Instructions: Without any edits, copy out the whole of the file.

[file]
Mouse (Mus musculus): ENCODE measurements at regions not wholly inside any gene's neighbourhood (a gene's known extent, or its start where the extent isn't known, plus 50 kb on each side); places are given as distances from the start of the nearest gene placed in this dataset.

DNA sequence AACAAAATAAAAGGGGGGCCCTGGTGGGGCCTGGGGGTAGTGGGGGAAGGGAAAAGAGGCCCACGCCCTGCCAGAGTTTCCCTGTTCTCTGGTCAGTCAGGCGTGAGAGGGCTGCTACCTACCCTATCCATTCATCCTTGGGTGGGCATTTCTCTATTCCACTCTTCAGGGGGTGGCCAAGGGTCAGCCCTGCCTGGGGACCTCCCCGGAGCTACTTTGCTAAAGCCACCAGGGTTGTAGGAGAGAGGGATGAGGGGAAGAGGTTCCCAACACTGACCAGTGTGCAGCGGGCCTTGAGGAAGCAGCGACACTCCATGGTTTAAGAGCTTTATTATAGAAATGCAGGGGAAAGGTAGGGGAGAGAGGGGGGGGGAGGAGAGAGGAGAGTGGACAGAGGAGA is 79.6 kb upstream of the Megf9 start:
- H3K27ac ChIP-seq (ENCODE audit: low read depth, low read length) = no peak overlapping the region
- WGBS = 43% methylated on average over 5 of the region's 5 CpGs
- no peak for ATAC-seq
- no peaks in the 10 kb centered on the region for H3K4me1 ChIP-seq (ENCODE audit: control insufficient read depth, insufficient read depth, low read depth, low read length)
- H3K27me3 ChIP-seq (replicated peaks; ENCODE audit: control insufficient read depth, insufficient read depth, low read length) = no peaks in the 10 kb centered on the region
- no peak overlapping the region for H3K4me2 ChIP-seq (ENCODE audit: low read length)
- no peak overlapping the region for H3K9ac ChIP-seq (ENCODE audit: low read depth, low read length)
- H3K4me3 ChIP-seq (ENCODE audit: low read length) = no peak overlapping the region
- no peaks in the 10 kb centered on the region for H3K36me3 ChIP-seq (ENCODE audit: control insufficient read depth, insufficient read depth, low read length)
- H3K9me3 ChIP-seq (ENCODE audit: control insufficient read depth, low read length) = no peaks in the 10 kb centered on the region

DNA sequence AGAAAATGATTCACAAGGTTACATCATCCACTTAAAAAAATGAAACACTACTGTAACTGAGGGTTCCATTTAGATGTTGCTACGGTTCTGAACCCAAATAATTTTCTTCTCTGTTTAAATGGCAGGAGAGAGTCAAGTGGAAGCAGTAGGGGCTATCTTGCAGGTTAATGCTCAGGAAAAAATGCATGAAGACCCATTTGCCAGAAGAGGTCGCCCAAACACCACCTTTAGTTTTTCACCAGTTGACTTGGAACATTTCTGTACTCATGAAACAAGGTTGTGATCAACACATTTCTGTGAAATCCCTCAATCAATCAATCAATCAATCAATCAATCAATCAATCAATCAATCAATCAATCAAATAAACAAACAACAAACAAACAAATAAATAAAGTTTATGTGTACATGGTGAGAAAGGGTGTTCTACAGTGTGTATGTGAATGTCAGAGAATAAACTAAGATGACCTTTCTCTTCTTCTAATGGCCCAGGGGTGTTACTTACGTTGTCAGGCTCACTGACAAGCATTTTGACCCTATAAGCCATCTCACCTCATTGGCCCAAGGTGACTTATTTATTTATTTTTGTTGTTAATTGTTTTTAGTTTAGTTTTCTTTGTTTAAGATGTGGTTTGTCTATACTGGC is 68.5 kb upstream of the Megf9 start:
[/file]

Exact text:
Mouse (Mus musculus): ENCODE measurements at regions not wholly inside any gene's neighbourhood (a gene's known extent, or its start where the extent isn't known, plus 50 kb on each side); places are given as distances from the start of the nearest gene placed in this dataset.

DNA sequence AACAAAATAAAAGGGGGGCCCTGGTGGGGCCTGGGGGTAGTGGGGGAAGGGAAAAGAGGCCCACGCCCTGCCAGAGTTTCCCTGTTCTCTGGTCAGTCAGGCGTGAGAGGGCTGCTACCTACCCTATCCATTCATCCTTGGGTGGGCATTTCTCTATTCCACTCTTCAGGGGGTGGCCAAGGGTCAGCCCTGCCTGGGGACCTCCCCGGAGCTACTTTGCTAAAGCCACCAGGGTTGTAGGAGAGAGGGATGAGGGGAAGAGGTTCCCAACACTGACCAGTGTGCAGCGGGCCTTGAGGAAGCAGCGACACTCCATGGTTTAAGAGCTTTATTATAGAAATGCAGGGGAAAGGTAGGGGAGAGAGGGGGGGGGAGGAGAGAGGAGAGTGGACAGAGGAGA is 79.6 kb upstream of the Megf9 start:
- H3K27ac ChIP-seq (ENCODE audit: low read depth, low read length) = no peak overlapping the region
- WGBS = 43% methylated on average over 5 of the region's 5 CpGs
- no peak for ATAC-seq
- no peaks in the 10 kb centered on the region for H3K4me1 ChIP-seq (ENCODE audit: control insufficient read depth, insufficient read depth, low read depth, low read length)
- H3K27me3 ChIP-seq (replicated peaks; ENCODE audit: control insufficient read depth, insufficient read depth, low read length) = no peaks in the 10 kb centered on the region
- no peak overlapping the region for H3K4me2 ChIP-seq (ENCODE audit: low read length)
- no peak overlapping the region for H3K9ac ChIP-seq (ENCODE audit: low read depth, low read length)
- H3K4me3 ChIP-seq (ENCODE audit: low read length) = no peak overlapping the region
- no peaks in the 10 kb centered on the region for H3K36me3 ChIP-seq (ENCODE audit: control insufficient read depth, insufficient read depth, low read length)
- H3K9me3 ChIP-seq (ENCODE audit: control insufficient read depth, low read length) = no peaks in the 10 kb centered on the region

DNA sequence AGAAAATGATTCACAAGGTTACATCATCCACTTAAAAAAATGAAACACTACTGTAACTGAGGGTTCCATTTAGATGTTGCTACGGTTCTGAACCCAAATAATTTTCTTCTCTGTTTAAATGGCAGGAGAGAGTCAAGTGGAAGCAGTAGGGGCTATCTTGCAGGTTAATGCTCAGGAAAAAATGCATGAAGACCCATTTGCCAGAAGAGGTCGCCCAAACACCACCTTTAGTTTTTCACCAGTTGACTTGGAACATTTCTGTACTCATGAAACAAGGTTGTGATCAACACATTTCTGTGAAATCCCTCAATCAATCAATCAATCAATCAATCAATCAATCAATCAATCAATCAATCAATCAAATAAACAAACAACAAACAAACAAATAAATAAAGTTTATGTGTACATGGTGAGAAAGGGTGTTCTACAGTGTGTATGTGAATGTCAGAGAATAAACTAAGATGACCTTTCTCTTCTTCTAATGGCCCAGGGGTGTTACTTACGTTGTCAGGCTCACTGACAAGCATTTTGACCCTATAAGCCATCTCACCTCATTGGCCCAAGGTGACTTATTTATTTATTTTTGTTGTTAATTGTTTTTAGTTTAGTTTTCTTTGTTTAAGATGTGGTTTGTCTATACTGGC is 68.5 kb upstream of the Megf9 start: